GRSG Conference 2022: Orbit to Outcrop
Poster Title: Remote sensing and numerical modelling to characterise tsunamigenic volcanic mass flows of the 3rd of July 2019 events at Stromboli volcano, Italy
Author: Irene Manzella
Tsunamis caused by landslides and pyroclastic denisity currents in volcanic environments could constitute lethal hazard. However data available are scarce and often poorly constrained.
Many tsunamigenic instabilities (sub-aerial and/or submarine) have taken places along the flanks of the Stromboli Volcano (Italy). After the 30 December 2002 landslide–induced tsunami which caused extensive damage, a series of buoys have been installed around the island to monitor and record tsunami wave heights around Stromboli at all time. Associated with the 3rd of July 2019 paroxysm two subaerial Pyroclastic Density Currents and one submarine landslide were triggered and a tsunami wave has been registered by 3 buoys in different locations and with different heights.
These events were back-analysed with the two fluids version of VolcFlow, a continuum mechanics model developed by the Laboratoire Magmas et Volcans (France). For this purpose, pre and post event characterisation were carried out using different remote sensing methodologies. Subareal topographic change detection was analysed by comparing DEMs generated from PLÉIADES-1 tri-stereo satellite imagery acquired on 13 June 2019 and 8 October 2019, whereas submarine changes were assessed with three bathymetric surveys obtained between 2018 and 2020.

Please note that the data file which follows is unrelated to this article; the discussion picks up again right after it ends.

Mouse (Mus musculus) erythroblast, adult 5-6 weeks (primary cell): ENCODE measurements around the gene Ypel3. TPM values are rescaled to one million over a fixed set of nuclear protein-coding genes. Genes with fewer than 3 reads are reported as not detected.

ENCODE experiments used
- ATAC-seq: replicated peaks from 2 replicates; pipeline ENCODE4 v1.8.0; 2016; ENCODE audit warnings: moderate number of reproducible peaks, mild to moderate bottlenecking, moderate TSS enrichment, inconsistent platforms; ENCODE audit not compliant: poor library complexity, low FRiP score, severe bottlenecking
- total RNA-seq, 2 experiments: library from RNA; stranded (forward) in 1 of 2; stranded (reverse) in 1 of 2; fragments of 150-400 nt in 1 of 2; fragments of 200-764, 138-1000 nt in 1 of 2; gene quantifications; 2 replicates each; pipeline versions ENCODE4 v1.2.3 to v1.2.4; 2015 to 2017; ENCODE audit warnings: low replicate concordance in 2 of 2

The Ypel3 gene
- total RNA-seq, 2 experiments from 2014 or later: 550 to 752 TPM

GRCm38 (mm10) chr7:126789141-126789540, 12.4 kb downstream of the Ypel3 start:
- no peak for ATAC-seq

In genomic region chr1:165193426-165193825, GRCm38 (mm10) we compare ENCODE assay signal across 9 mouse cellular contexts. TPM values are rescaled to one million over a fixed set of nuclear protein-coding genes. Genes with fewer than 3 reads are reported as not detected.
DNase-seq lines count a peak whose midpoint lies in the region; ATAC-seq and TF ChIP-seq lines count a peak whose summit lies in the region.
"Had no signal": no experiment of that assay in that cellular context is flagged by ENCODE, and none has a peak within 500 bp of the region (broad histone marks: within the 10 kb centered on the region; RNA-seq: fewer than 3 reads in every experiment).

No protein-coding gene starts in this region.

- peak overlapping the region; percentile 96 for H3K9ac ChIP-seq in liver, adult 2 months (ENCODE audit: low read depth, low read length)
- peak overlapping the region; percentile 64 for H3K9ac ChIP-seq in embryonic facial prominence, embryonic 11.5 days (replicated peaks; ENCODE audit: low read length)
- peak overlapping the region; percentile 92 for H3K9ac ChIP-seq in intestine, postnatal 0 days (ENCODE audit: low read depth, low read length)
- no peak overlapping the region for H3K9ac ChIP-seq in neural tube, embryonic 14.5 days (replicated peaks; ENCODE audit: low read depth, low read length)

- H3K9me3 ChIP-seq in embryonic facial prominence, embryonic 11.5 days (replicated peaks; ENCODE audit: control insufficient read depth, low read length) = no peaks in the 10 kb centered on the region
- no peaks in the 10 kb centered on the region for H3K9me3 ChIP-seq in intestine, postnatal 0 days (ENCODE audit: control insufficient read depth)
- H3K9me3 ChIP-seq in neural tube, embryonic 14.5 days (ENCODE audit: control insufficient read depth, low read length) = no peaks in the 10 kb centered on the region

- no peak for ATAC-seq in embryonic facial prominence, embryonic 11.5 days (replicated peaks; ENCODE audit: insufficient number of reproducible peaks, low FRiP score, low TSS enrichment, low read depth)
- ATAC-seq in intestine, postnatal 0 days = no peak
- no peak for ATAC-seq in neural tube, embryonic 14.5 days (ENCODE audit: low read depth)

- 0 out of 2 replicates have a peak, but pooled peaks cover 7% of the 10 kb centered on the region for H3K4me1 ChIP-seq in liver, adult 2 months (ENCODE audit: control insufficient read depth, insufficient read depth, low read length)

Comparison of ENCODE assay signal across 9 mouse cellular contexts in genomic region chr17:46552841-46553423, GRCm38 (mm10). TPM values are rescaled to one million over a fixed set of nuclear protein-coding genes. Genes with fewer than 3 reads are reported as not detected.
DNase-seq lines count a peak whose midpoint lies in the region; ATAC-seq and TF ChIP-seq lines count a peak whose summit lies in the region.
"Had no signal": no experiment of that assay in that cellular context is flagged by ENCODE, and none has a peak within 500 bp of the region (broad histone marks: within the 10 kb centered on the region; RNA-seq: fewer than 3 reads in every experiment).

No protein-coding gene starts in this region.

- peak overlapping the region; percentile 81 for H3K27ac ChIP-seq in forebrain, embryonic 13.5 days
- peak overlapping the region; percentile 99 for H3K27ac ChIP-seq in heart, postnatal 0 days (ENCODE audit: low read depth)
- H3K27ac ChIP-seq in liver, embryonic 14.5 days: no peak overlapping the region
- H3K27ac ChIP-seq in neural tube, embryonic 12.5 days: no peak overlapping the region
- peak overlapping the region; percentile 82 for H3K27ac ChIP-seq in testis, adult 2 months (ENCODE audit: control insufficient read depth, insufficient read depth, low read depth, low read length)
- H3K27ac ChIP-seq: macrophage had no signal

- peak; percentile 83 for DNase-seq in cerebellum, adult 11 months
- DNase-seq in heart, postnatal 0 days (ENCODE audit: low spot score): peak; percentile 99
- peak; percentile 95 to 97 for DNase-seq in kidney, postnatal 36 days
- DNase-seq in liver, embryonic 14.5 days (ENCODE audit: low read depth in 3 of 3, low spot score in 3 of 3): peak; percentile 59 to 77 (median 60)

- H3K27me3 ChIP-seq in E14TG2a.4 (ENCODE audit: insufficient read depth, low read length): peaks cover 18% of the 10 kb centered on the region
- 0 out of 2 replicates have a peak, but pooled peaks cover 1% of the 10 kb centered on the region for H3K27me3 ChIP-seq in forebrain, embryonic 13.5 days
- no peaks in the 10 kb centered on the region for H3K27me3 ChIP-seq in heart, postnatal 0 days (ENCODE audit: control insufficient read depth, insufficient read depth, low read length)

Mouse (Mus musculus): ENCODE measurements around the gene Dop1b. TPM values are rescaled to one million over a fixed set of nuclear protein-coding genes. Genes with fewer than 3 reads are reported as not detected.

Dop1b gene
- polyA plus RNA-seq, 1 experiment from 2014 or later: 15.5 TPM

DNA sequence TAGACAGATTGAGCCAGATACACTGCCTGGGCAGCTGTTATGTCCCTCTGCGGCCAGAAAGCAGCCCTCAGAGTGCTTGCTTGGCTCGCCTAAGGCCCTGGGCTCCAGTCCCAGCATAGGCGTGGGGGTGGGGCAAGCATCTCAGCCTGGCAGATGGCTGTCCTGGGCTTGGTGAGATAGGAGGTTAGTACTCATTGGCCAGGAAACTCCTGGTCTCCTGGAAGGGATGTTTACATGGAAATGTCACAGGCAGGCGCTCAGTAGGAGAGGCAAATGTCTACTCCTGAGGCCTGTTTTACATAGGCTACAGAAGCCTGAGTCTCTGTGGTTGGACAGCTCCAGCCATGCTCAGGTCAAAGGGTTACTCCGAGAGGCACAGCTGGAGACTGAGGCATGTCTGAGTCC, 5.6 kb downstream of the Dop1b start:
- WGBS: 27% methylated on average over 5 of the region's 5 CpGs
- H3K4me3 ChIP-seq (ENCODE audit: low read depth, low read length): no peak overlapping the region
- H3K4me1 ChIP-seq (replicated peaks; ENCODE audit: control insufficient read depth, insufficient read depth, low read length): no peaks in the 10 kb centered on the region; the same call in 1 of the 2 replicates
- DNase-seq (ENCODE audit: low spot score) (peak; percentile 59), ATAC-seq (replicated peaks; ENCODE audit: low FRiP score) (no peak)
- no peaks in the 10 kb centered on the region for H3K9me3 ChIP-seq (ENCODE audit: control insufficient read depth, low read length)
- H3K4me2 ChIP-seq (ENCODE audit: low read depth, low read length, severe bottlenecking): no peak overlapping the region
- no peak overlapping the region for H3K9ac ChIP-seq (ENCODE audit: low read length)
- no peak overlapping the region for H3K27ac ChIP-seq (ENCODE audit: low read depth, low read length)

With the best fitting input parameters found from the back-analysis, it has been then possible to assess threshold values of volume and discharge of mass flows which could trigger significant tsunami waves. This allows improving the early warning system on the Stromboli Island and ultimately increasing awareness and understanding of this complex and destructive phenomena.